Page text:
[R] Use of R in clinical trials
dieter.menne at menne-biomed.de
Sat Feb 20 18:44:18 CET 2010
If you check
you will note that this thread has the largest number of read since years.
Looks like an encouragement to Mark to keep the mentioned CRAN document
To add a more serious note to my sarcastic comments earlier:
I don't think the FDA or our national agencies in Europe are to blame. I
know that they have eminent statisticians there who know what they are
talking of and are much more flexible than the culprits.
The people to blame for the "Nobody got fired for using SAS" attitude are
reviewers and bosses with mainly medical background who make decisions. It
the difference in the use of the term "validated" which leads to confusion.
A method is considered "validated" in medicine when it has been compared
with a gold standard and is non-inferior within reasonable limits. For
example, in the diagnosis of a gastric ulcer gastroscopy is the gold
standard, and cheaper or less invasive tests are measured against that.
However, sometimes gold standards are the easy way out to avoid litigation,
and statistical evidence against these is brushed aside. Think of year it
needed to accept the Australian bush doctor's evidence that the bacteria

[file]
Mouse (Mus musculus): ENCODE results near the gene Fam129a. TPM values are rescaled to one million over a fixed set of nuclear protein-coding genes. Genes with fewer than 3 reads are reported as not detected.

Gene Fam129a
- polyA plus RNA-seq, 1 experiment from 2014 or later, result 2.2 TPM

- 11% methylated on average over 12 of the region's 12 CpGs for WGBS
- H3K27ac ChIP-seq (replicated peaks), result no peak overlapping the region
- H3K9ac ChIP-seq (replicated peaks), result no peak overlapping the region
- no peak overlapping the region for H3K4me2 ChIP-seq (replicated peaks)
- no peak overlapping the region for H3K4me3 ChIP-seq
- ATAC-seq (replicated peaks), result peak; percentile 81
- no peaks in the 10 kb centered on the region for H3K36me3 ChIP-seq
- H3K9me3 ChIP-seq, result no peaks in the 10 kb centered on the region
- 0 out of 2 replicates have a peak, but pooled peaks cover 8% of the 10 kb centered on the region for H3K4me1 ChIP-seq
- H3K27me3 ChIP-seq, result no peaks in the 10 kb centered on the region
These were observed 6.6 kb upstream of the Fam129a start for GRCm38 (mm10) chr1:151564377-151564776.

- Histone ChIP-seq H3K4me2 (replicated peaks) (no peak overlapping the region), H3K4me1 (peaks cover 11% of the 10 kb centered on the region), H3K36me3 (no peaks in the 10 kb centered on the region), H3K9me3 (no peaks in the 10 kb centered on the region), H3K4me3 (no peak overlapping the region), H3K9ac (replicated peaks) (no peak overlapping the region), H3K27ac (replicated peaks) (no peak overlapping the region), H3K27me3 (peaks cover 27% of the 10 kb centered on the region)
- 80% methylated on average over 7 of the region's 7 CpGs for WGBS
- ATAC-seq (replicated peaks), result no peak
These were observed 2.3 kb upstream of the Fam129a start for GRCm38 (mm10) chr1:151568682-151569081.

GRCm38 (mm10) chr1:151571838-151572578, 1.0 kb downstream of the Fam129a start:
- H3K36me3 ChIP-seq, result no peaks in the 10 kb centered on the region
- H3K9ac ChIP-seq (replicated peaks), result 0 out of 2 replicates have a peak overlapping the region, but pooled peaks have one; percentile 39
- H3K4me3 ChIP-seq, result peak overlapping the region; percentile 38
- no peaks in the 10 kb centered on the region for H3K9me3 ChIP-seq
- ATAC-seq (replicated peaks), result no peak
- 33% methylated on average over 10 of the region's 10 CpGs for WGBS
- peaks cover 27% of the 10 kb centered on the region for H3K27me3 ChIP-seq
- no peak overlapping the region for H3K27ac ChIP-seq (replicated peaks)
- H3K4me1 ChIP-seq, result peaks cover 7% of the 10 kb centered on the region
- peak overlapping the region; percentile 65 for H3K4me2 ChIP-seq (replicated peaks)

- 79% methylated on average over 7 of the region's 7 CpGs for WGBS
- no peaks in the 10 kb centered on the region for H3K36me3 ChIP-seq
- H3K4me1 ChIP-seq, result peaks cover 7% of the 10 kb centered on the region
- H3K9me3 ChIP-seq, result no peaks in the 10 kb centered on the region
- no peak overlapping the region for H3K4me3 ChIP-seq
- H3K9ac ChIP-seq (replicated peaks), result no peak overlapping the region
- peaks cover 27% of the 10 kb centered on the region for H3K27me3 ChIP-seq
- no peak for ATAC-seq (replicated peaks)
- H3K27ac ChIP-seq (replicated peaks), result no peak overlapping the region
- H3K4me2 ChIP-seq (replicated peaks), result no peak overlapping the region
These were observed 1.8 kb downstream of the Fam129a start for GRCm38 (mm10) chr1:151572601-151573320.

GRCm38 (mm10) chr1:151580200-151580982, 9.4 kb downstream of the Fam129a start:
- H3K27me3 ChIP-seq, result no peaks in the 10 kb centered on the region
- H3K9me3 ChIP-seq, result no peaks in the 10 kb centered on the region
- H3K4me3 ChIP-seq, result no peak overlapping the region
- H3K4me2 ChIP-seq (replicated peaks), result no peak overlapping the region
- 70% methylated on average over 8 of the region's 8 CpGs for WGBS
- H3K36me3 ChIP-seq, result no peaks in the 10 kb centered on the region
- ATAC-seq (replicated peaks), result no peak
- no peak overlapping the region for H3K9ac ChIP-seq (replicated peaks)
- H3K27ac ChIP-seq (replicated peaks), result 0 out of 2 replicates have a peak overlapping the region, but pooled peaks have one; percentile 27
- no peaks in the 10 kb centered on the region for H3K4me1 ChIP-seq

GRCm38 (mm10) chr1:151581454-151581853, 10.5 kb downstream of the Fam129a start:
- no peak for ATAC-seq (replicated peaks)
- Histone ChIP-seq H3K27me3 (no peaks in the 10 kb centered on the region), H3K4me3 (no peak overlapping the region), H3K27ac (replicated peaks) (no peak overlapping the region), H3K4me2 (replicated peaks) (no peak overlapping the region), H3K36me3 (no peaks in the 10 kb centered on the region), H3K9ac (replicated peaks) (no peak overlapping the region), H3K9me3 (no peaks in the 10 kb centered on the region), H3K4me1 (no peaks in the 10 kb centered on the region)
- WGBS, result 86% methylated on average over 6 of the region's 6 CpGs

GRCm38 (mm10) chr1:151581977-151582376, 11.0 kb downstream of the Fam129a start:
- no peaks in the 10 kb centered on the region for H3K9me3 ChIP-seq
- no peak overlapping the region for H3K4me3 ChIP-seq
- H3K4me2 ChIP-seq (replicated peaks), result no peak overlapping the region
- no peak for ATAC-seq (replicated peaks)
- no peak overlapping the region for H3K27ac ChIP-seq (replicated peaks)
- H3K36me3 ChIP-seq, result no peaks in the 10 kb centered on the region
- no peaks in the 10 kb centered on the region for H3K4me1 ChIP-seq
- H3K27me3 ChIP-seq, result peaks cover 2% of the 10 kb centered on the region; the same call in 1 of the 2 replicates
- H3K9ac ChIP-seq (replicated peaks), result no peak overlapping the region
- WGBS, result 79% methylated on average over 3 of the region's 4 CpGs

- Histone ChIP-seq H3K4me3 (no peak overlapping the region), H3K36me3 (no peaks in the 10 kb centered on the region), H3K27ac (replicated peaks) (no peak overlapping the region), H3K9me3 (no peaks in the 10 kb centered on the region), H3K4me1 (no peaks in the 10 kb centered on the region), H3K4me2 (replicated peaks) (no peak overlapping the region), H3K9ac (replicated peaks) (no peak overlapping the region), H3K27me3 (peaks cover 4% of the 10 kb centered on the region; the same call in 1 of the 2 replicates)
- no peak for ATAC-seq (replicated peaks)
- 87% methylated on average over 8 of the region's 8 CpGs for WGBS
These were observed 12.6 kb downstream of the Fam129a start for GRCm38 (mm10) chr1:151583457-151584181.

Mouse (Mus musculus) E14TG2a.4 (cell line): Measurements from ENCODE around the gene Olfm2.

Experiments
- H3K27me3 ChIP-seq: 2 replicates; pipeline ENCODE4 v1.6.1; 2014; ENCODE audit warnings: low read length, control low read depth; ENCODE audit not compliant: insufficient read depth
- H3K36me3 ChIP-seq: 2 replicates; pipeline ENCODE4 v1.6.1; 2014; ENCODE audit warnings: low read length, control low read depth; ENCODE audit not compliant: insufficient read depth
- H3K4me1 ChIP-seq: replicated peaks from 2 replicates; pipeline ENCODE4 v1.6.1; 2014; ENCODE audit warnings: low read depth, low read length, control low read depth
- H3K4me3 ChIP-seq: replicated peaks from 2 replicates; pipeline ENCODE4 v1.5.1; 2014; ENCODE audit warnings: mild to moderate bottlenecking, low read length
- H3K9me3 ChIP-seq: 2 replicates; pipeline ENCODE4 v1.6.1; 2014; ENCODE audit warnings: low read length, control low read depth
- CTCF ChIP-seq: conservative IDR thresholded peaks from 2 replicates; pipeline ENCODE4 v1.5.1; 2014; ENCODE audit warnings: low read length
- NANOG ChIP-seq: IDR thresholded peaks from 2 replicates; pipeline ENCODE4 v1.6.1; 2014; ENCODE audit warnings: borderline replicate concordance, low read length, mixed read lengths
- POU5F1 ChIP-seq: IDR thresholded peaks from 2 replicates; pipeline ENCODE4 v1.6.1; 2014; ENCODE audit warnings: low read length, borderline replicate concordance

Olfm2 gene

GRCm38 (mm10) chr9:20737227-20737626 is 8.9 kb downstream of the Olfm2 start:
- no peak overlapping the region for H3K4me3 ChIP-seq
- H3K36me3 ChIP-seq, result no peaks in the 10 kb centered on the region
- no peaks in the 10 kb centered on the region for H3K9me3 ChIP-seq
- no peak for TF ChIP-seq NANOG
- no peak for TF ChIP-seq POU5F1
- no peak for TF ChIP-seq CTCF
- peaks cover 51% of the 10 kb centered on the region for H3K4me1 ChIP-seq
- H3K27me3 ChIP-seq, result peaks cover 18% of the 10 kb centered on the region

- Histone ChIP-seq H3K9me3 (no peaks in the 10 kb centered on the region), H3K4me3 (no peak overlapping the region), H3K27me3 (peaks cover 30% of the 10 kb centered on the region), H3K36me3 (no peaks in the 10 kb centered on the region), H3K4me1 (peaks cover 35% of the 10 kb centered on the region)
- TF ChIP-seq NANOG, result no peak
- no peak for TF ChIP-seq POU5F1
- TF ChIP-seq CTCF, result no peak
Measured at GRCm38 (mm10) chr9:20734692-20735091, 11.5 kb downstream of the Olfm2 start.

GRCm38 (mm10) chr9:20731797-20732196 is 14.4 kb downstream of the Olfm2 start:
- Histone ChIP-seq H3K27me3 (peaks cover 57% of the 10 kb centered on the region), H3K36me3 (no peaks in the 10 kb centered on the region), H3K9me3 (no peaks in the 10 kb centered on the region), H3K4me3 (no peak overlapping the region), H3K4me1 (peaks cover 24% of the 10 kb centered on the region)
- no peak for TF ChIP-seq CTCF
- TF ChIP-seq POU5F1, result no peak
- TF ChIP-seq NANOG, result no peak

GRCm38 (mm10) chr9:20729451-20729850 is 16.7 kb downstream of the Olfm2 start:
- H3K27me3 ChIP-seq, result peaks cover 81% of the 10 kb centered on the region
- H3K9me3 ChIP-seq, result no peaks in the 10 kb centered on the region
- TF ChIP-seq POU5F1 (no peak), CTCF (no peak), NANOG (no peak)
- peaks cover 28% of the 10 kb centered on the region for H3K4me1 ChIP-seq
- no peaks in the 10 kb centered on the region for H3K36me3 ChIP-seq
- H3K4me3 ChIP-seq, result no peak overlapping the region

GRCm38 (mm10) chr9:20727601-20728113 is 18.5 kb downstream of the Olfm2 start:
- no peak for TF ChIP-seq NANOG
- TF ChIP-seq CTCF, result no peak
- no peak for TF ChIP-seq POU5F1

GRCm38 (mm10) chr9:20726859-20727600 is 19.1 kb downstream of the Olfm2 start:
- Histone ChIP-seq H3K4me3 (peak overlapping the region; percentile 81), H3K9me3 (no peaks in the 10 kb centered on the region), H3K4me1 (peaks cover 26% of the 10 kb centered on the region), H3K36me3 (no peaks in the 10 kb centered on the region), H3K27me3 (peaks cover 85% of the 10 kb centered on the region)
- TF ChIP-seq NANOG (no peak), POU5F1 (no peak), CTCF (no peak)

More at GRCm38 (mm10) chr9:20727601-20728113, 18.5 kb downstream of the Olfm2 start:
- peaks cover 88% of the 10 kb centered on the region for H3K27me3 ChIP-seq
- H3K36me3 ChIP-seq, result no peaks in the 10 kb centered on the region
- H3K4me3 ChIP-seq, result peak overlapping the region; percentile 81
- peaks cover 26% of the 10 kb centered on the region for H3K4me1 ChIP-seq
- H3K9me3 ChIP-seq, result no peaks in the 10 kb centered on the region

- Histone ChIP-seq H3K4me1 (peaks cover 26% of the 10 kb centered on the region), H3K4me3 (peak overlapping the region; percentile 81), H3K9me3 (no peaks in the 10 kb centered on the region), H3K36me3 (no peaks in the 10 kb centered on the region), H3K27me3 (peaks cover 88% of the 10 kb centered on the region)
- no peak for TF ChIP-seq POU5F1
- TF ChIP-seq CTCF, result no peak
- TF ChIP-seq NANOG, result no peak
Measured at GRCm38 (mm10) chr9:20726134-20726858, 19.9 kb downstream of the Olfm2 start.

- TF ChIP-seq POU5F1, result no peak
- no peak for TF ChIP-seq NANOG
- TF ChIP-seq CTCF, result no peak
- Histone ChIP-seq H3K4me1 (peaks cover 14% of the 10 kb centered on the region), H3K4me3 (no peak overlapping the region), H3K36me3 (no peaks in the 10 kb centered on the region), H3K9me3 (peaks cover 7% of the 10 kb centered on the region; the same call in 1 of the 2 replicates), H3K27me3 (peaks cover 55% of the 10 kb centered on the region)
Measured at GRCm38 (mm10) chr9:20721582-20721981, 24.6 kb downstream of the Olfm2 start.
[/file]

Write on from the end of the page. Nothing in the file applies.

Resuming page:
Helicobactor pylori is a main determinant for gastric ulcers; everyone
"knew" that ulcers were caused by stress alone.
Or gastric emptying: the "gold standard" is (was?) the use of a radioactive
marker that was recorded after a meal. Since radioactivity cannot rise out
of nothing, it was a well known fact that stomach content always goes down
after a meal. After people started measuring the real volume of the liquid
in the stomach with MRI imaging, it came out that the content INCREASED
after the meal due to strong gastric secretion. Despite visible evidence
from the images, the increase was considered "not validated", because is was
in contradiction of the gold standard.
"Validated" in medicine means: Some well-known person has made a publication
on the subject. He or she may be right, but not always.
Mention the word three times in a discussion, and my blood pressure is at
My message: If you hear "not validated" or "validated", question it.
View this message in context: http://n4.nabble.com/Use-of-R-in-clinical-trials-tp1559402p1562982.html
Sent from the R help mailing list archive at Nabble.com.
More information about the R-help